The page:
The TSF can help minimize or eliminate the barriers to seamless travel in the KC region and provide a better transit system, but only if the public gets involved. The biggest challenge will be to make improvements within the limited funds available for public transit. TCC is already working to increase those funds.

TAN has advocated for a public transit forum for a long time.  Now that we have it, let’s make it a success!

If you are unable to attend this meeting and wish to submit a comment or questions through TAN, please send us an email at TransActionKC@gmail.com See you on December 17th!!!

See MARC’s webpage for the Transit Stakeholder Forum

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Missouri’s Transportation Future – Our Latest Analysis

Posted by Transit Action Network on November 21, 2013


On November 18, MoDOT called its regional planning partners to Jeff City to lay out the process for developing a list of projects that would accompany a transportation funding question that could be on the November, 2014, ballot. That question — should it clear the necessary hurdles either through the initiative petition process or by act of the 2014 General Assembly — would ask Missouri voters to approve a one-cent increase in the state sales tax for a period of ten years, producing a total of about $8 billion. The project list would let voters see what they’d be getting. It’s all about accountability, and accountability is good.

Before saying any more we should remind our readers that the penny sales tax is still just a proposal — albeit the most-often discussed proposal — by which Missouri would get additional money for transportation purposes. As we’ve reported previously, there are rumblings of opposition to the proposal. Whether proponents — including highway contractors and chambers of commerce and others having a stake in improving highways — will be able to raise enough money to finance a petition process and then an election campaign to pass the measure, is still unknown. Read our earlier entry:
www.flickr.com/photos/58867268@N03/10808168813/

Based on a briefing by MoDOT and MARC staff at the November 19 meeting of MARC’s Total Transportation Policy Committee, it appears that a lot less is set in stone than we had expected. Moreover, indications are that MoDOT is willing to have the project list include just about anything — anything transportation-related, of course.

A tentative spending plan circulated by MoDOT earlier this year had well over $1 billion coming off the top for reconstruction of the 200 rural miles of I-70 as a six-lane freeway. That is no longer a given. Even the idea of building six lanes all the way is apparently no longer to be taken for granted. That shift in itself is real progress.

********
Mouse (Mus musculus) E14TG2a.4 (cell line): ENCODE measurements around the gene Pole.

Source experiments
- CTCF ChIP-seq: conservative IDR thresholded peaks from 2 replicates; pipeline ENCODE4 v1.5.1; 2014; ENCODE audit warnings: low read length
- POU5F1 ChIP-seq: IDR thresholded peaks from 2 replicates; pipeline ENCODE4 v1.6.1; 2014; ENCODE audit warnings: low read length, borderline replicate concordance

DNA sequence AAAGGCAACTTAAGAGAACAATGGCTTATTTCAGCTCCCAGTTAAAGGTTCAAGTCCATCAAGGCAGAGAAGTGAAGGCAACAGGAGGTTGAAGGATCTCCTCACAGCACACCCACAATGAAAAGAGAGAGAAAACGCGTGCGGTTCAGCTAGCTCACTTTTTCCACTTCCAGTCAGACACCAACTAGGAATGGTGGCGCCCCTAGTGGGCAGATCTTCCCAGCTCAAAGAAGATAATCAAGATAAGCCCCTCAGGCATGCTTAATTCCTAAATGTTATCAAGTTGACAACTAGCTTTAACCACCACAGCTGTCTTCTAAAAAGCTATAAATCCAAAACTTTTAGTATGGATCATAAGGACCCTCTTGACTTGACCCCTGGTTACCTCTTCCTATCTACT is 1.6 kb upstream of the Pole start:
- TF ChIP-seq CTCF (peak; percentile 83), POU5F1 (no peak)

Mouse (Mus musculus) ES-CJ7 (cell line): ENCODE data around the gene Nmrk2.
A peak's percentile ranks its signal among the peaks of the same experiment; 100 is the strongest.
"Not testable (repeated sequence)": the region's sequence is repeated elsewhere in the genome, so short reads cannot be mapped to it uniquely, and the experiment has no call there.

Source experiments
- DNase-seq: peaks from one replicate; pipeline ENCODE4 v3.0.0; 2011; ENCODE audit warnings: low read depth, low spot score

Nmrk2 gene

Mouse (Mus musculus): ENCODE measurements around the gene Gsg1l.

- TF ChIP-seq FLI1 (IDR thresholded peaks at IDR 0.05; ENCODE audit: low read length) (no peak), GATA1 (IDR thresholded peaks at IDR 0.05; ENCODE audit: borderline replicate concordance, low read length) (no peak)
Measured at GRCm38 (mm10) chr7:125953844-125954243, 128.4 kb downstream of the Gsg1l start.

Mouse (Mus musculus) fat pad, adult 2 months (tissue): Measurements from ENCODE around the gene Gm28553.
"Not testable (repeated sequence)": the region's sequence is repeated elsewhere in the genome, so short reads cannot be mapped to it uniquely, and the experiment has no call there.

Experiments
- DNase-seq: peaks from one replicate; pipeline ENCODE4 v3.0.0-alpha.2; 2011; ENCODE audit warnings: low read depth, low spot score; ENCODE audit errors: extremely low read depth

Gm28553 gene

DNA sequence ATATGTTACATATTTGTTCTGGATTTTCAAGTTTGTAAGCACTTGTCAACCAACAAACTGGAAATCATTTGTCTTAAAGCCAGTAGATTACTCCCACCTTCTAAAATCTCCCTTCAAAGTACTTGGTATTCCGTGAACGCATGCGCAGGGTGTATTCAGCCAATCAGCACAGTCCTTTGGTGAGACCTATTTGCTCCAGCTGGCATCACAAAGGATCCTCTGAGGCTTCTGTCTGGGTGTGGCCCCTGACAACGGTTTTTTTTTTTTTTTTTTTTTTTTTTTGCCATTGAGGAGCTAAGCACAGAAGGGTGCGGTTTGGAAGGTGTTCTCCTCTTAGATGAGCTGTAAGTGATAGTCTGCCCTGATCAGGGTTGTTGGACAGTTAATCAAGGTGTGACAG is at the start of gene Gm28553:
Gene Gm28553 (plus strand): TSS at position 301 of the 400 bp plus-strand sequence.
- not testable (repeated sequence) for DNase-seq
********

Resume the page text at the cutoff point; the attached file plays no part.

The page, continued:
Vision for MOUnder MoDOT’s plan, its regional planning partners — Metropolitan Planning Organizations like Mid-America Regional Council in Kansas City and East-West Gateway Coordinating Council in St. Louis, plus Regional Planning Councils throughout the rest of the state — will develop their priority lists between now and next June.

Meanwhile, MoDOT will develop a very general plan for how the projected $8 billion dollar pie would be carved up among categories of needs and jurisdictions. It’s anybody’s guess what that might look like. There might well be a few slices off the top:
– A slice for I-70, as has previously been discussed?
– A slice for public transit, to be divided among the state’s dozen or so transit providers?
– A slice to assure funding for the Missouri River Runner passenger trains between Kansas City and St. Louis.
– Maybe even a slice for some hypothetical “challenge grant” programs to help local communities do long-needed smaller projects?

Whatever off-the-top slices there might be for statewide needs and programs, there would also be an allocation to each of MoDOT’s seven districts for projects to be decided in consultation with MPO’s and RPC’s.

Sound complicated? Well, it probably is, and we have a hunch that even MoDOT’s top staff don’t know yet how it’s going to play out.

What we do know is that we’ve never before seen a proposed spending program that is so open to public involvement and input.

That’s where you come in.MOTM

[1] – MoDOT’s draft long-range plan, “A Vision for Missouri’s Transportation Future,” is now out for a 45-day comment period. Here’s the website:
www.missourionthemove.org/
Throughout the site you’ll find opportunities to click on an orange box and let MoDOT know what you think. Do it!

[2] – Get involved in MARC’s ongoing long-range transportation plan update process:
www.to2040.org/
Begin with MARC’s online survey about priorities:
to2040.questionpro.com/

Transportation_Outlook_2040A final note. We’ve noted before that there are reasons to be concerned about passing a sales tax for transportation and nothing else, while highway user fees are among the lowest in the nation. Perhaps legislators will take that concern seriously in January and devise a revenue package that gives MoDOT enough to keep it going while also meeting other important state investment needs. Meanwhile, it’s important that we play along while we press MoDOT and its planning partners to devise as progressive and inclusive a transportation investment program as possible.